Some optical illusions are intentional like trompe l'oeil paintings in amusement parks or murals, or on a smaller scale like this young Japanese artist who can draw coke bottles which look like you could pick them up from the table, or this artist who draws anime characters that look like they're three dimensional.

However, sometimes we are faced with illusions and visually confusing sights which are produced entirely unintentionally. It only takes a combination of coincidental factors or viewing things from a certain angle to create something that causes us to question our eyes.

This is what happened to Twitter user Shimasao one evening as he was making his way to an izakaya (the Japanese equivalent of a gastropub) near Niigata Station in Niigata City. He was presumably heading to the second floor of the building where the izakaya was located, when he noticed something odd:

Shimasao (@flipperssnow101)

Apparently, the building has an unusual layout with two parallel and adjacent stairwells, one grey one connecting the first, second and third floors, and another white one connecting the first and third floors.

Shimasao (@flipperssnow101)

The second photo he took and the angle at which he (perhaps intentionally) shot it gives the scene a particularly Escherian quality, the opening in the wall separating the two staircases creating the gravity confusion famous from Escher's painting, "Relativity" [image on official M.C. Escher website].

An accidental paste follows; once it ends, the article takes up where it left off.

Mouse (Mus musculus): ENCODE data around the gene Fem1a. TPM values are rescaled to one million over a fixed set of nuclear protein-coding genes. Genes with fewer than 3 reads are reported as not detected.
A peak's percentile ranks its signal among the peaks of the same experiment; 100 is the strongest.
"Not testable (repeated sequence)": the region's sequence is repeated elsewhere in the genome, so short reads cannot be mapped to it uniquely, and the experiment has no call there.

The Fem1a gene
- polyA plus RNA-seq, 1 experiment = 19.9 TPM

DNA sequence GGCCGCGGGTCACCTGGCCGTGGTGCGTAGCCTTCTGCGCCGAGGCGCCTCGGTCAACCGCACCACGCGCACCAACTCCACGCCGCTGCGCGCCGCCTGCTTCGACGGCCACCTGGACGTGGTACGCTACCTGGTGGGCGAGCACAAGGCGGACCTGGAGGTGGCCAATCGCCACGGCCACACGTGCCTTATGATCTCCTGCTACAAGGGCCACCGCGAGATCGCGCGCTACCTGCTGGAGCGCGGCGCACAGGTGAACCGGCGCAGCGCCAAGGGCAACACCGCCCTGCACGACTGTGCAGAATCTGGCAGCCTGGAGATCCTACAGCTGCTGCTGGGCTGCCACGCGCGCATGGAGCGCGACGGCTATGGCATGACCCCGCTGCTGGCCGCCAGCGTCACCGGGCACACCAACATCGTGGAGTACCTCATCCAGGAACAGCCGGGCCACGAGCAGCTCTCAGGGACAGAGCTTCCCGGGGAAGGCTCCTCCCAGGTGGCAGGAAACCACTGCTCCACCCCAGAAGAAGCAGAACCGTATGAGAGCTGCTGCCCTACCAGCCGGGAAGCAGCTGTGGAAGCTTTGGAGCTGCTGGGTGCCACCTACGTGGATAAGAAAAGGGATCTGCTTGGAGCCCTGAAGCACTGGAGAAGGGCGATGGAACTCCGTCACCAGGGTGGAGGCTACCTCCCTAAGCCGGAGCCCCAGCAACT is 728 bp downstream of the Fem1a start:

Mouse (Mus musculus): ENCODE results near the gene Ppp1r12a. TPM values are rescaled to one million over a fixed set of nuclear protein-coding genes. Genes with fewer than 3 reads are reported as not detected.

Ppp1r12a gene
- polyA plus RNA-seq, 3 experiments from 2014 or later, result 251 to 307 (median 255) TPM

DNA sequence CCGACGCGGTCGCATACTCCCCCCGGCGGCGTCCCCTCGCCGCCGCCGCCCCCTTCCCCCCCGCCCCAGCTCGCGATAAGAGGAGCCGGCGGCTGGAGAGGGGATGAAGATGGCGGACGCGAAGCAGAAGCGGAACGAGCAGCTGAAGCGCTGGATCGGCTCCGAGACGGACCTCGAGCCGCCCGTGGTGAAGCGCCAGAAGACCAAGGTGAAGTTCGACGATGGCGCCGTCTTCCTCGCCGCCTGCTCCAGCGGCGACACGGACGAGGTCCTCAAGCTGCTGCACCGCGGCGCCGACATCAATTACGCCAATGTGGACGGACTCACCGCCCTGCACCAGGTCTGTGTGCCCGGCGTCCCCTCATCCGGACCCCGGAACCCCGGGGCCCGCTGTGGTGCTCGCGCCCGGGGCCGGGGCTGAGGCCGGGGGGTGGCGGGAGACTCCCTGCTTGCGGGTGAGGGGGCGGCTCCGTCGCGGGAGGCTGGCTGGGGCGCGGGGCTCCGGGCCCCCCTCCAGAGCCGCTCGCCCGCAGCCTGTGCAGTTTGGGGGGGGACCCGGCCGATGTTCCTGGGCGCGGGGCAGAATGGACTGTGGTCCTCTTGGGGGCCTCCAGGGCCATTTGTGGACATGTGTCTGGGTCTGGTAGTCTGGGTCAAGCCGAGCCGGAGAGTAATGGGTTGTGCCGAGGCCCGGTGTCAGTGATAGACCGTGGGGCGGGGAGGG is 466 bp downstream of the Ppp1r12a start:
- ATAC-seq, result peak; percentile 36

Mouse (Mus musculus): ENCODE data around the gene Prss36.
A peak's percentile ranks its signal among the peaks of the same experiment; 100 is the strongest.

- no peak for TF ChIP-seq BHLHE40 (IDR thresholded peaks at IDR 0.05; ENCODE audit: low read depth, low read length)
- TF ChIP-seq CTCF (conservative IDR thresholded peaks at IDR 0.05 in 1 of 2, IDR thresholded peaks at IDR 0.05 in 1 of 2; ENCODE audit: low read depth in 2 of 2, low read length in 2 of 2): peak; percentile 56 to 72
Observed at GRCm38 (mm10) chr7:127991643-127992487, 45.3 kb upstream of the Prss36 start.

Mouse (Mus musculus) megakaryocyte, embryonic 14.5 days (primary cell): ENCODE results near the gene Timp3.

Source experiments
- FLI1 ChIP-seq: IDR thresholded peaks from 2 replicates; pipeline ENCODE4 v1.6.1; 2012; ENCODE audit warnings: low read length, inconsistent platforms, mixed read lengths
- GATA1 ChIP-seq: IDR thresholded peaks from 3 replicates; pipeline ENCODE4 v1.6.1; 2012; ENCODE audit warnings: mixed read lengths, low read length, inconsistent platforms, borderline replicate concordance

It's not difficult to understand why the sudden sight of this unexpected configuration would confuse and disorient the viewer. To be honest, we're surprised there are not even any signs leading visitors to the pub (or at least, none where they ought to be).

Several comments, such as this one, alluded to a certain famous Dutch painter:

Others pointed out how dangerous it was for pub patrons, especially if they let themselves get drunk:

Let's hope that's just a joke, but if you're ever looking for an izakaya in the vicinity of Niigata Station, you may want to limit your search to buildings with elevators.

By - Ben K.